Friday, December 23, 2005

Notes on Trafshow 5

Trafshow is a ncurses-based program that shows a snapshot of active network sessions in near real time. I like to use it with OpenSSH sessions on sensors to get a quick look at hosts that might be hogging bandwidth. Recently Trafshow 5 became available in the FreeBSD ports tree (net/trafshow), so I have started using it.

When I showed it in class last week, I realized I did not recognize the color scheme depicted in the screen shot above. I learned that the configuration file /usr/local/etc/trafshow controls these colors:

# The colors are:
# black red green yellow blue magenta cyan white
#
# The upper-case Fcolor mean bright *on* and Bcolor blink *on*.
#

#default white:blue

# following color settings looks nice under black-on-gray xterm (xterm-color)

# Private IP Addresses will be alarmed by Red foreground.
# Source Destination Color

10.0.0.0/8 any Red
any 10.0.0.0/8 Red
127.0.0.1/8 any Red
any 127.0.0.1/8 Red
172.16.0.0/16 any Red
any 172.16.0.0/16 Red
192.168.0.0/16 any Red
any 192.168.0.0/16 Red

# Network Services.
# Service Color Comments

135 Red # netbios
137 red # netbios
138 red # netbios
139 red # netbios

snmp white
smux white
162 White # snmp-trap
67 white # bootp/dhcp-server
68 white # bootp/dhcp-client
546 white # dhcpv6-client
547 white # dhcpv6-server
timed white
who white

domain cyan
389 cyan # ldap
636 cyan # ldaps
*/icmp Cyan

http blue
https blue
3128 Blue # http-proxy
8080 Blue # http-proxy

smtp Green
nntp Green
pop3 green
995 green # pop3s
143 green # imap2,4
220 green # imap3

ftp yellow
20 Yellow # ftp-data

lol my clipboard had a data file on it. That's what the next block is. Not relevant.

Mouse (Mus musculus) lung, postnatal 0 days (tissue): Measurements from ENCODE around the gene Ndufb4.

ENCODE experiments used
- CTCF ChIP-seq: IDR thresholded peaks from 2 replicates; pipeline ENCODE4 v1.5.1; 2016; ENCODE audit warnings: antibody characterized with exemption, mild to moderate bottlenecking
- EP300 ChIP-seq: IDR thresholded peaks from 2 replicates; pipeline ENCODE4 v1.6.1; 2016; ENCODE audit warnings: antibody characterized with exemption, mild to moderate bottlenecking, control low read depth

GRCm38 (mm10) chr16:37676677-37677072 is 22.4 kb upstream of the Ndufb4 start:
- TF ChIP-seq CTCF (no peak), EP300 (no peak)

tftp Yellow
nfs Yellow
6000 Yellow # X11

ssh magenta
telnet Magenta
sunrpc Magenta
513/tcp Magenta # rsh
514/tcp Magenta # rcmd

As you can see in the screen shot, we have SSH, WHOIS, ICMP, DNS, IRC, and NTP active.

You may notice records without port information. For example, the 7th record shows source 69.243.40.166 and destination 204.152.184.73 speaking protocol 6 (TCP). No ports are listed. However, the first two records list the two sides of a conversation between those two hosts. Similarly, the last two records show traffic involving 69.243.40.166 and 65.201.175.103, with no ports. If we look at the 9th record, however, we see those two IPs speaking on port 43 TCP (WHOIS).

A quick look at Argus data from yesterday (when I took this screenshot) reveals that the port 43 TCP traffic was the only conversation between those two hosts:

ra -nn -r argus2.arg -L0 -A - host 65.201.175.103

StartTime Flgs Type SrcAddr Sport Dir DstAddr Dport
SrcPkt DstPkt SAppBytes DAppBytes State

22 Dec 05 17:11:52 tcp 69.243.40.166.49202 -> 65.201.175.103.43
6 6 16 2736 FIN

This indicates to me that the records without port data are related to those with port data, because in this second case only one session involved both IPs.

I will contract Trafshow's author to gain confirmation.

One aspect of the new Trafshow I do not like is the way it opens a port to listen for NetFlow records:

orr:/home/richard$ sockstat -4 | grep trafshow
root trafshow 1078 4 udp4 *:9995 *:*

To disable this NetFlow collector function, invoke Trafshow with the '-u 0' option.

One feature of Trafshow 5 that I like is the ability to listen on an interface that does not have an IP address assigned. Previous Trafshow versions would complain and fail if they were told to listen on an interface with no IP.

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